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How Olympic National Park plans to increase its acreage

Peninsula Daily News

Port Angeles, WA - It's been almost 20 years since Congress designated 95 percent of Olympic National Park as wilderness.

Now the park, in its preferred draft of a general management plan, wants to increase its acreage of restricted wilderness at Lake Crescent and Lake Ozette.

The 1988 Wilderness Act defines wilderness as ``federal land retaining its primeval character and influence, without permanent improvement or human habitation.''

At Lake Crescent, the area north of the Spruce Rail Road Trail is being considered for wilderness designation.

Included is 1,600 acres the park wants to acquire at the northwest tip of the lake.

The same is true at Lake Ozette, where 12,000 acres that will be considered for wilderness designation is private land the park wants to purchase from willing sellers.

The plan also calls for minor changes in wilderness areas in the Hoh, Queets and Quinault areas.

The changes would be made to provide changes in access roads to those areas, but no net loss of wilderness is expected.

Managing the land

Changing to a wilderness management plan in the Lake Crescent and Lake Ozette areas would affect visitors beneficially or adversely, depending on the type of visitor, according to the draft plan.

Facilities such as trail bridges, ranger stations, historic structures, toilets and signs would remain in the new wilderness areas.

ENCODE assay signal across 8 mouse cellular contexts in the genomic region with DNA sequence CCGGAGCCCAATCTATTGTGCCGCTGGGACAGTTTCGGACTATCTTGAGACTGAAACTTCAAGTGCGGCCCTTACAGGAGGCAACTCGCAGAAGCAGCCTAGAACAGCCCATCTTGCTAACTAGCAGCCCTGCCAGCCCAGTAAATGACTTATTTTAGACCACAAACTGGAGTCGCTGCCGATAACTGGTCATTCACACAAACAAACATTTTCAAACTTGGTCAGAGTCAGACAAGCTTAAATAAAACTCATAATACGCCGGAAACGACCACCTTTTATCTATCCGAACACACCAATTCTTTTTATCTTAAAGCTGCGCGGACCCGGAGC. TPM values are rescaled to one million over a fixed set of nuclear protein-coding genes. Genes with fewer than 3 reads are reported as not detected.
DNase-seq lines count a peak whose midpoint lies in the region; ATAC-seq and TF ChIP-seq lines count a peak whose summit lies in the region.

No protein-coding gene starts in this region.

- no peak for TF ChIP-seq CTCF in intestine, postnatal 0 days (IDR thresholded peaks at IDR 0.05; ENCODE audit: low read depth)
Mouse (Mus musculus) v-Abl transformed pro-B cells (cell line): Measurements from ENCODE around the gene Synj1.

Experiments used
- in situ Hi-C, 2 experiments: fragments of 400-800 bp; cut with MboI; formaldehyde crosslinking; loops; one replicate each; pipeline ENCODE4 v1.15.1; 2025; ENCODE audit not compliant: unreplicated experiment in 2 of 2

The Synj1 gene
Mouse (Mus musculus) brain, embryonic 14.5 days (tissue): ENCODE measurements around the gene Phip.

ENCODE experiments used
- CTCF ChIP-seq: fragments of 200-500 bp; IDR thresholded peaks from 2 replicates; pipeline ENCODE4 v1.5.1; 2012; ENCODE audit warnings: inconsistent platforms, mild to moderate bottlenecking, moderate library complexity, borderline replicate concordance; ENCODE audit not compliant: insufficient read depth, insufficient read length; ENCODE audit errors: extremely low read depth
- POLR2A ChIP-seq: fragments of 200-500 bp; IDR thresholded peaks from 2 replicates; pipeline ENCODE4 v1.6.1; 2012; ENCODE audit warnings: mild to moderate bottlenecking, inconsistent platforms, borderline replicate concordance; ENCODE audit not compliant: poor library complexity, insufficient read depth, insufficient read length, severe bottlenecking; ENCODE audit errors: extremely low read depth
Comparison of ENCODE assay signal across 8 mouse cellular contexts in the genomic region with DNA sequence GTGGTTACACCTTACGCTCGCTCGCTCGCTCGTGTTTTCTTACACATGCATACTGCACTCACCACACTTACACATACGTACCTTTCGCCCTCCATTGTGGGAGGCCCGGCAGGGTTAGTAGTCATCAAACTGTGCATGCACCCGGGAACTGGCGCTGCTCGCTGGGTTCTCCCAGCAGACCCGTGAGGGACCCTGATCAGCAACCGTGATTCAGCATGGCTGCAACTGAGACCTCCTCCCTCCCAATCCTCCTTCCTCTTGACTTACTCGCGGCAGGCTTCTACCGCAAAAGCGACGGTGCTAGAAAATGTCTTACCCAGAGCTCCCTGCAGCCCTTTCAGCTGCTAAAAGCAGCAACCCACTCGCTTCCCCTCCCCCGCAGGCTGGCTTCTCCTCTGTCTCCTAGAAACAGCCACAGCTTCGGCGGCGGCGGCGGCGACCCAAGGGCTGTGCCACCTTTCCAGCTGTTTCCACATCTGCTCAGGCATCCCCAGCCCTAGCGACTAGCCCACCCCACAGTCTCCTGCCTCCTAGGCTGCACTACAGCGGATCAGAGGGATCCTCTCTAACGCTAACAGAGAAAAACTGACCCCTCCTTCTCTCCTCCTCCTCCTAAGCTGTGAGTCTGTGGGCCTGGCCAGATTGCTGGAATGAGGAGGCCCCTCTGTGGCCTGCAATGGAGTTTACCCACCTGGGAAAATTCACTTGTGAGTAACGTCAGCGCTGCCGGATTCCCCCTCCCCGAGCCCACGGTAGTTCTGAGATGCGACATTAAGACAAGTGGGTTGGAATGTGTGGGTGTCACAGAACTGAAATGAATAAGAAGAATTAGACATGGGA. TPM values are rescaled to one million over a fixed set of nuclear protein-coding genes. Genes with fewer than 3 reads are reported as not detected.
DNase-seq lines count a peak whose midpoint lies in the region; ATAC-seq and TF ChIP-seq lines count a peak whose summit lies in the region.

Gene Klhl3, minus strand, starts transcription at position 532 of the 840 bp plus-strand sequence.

However, some ``non-historic'' facilities could be removed, according to the draft plan.

Most existing trails in the areas, including the Pyramid Mountain Trail north of the Spruce Railroad Trail, would also remain.

However, the class of trail might be reduced from a ``low-use zone'' to a ``wilderness trail zone.''

The main difference between the two:

There would be no access roads to the wilderness trails, and the trails would be open only to foot traffic and riders with stock animals such as horses.

Areas for camping might also be limited along some of the trails.

The draft plan also calls for continuing the $15 permit registration fee and $2 nightly fee for camping in park wilderness areas.

Yearly fees for $30 and group fees would also be available.

Designating wilderness

The process for designating an area of the park as wilderness has three phases.

The first is assessing the land to determine its suitability for wilderness designation.

The land can't have any ``non-conforming uses'' such as roads or airports, said Nancy Hendricks, the park's environmental protection specialist.

After the suitability assessment, a study would be done on the land.

Then a recommendation to designate the land as wilderness would go before Congress.

Once the land is classified as wilderness, only Congress can remove the designation.

The prior designation

The original 1988 designation of wilderness has caused problems in land-swap negotiations between the park and Quileute tribe.

They have been trying to work out a land-swap deal since January 2005.

To move their school and village center out of a tsunami zone, the tribe needs higher ground south of the reservation at LaPush

It's the only higher ground next to the reservation but is almost entirely designated as restricted wilderness.

The tribe has said that it was not consulted during the designation process.

Having the designation has slowed down talks, prompting the tribe close access to the Second Beach trailhead and the breakwater south of Rialto Beach in October.

The park in turn had to close the entire Second Beach Trail because not all of it could be accessed for maintenance or patrol.

The two popular tourist destinations are still closed, and the tribe is planning a demonstration at Rialto Beach during Quileute Days the week of July 10.



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